Nearly six years ago I met with Lyn Menne, Decatur, Georgia’s assistant city manager. We spoke over coffee at Java Monkey, a hipster joint featuring high-end coffee and evening performances, in Decatur’s upscale downtown. I had lived in Decatur for about six months and my wife and I already were considering moving from the rapidly gentrifying neighborhood where we had bought a historic bungalow in July of 2011.
Had I been more woke about race, gentrification, and the role neoliberal cities play in facilitating displacement and the conversion of space for wealthier and oftentimes whiter users, I probably could have had a better response to Menne when she said, “They’re just going to die” after I laid out my concerns about the rampant teardowns in our neighborhood and the social costs of gentrification to some of Decatur’s most vulnerable citizens. To Menne, there were no viable solutions to stem the displacement that her city’s municipal policies promoted.
Instead of citing examples of inclusionary zoning and affordable housing preservation programs in other cities as well as the affordable housing recommendations given to the City of Decatur several years before we moved there, I recall sitting there stunned and at a loss for words. That exchange is forever etched in my mind as an example of how cities and humanity fail.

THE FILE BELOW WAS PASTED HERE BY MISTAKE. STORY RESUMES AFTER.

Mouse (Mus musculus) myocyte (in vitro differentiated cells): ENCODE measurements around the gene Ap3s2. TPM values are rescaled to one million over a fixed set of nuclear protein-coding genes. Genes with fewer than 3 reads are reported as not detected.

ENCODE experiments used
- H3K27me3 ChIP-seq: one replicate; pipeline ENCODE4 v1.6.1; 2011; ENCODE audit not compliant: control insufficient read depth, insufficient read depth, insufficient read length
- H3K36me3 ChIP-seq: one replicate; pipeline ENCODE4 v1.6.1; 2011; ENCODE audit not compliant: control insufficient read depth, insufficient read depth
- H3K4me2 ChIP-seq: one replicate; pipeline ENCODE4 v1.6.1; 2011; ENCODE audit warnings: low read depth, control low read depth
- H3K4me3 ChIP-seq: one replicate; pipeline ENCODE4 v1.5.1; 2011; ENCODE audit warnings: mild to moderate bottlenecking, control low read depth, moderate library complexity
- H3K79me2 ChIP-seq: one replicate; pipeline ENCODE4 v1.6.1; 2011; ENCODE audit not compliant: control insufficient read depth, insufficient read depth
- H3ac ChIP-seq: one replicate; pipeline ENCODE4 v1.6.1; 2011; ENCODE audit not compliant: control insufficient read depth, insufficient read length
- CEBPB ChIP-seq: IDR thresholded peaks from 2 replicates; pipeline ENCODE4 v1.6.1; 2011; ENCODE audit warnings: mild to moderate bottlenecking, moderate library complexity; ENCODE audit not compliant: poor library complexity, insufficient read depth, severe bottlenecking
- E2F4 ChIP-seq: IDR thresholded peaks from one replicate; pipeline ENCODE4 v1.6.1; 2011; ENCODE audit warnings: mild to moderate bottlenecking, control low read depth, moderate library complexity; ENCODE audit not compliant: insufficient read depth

How things have changed since then.
My meeting with Menne occurred after I watched a builder demolish the late Shirley Huff’s home and after I began an informal research project on our area’s history as an Urban Homesteading Demonstration Project neighborhood. I had begun mapping and documenting the 113 “dollar homes” that the city sold between 1975 and 1982 and I was interviewing residents about displacement.
In early 2012 I had a very rudimentary and unsophisticated understanding of gentrification and displacement. They were concepts I had encountered in the margins of my work in historic preservation regulatory compliance and as a consultant to a Washington community development corporation funding intermediary. Like many people alive today, gentrification was something I would know if I saw it but I doubt that I could have held my own in an academic debate with a geographer or sociologist or historian who had been working in and around gentrification for years. I also doubt that I could have successfully defended an academic article or thesis on the subject. Continue reading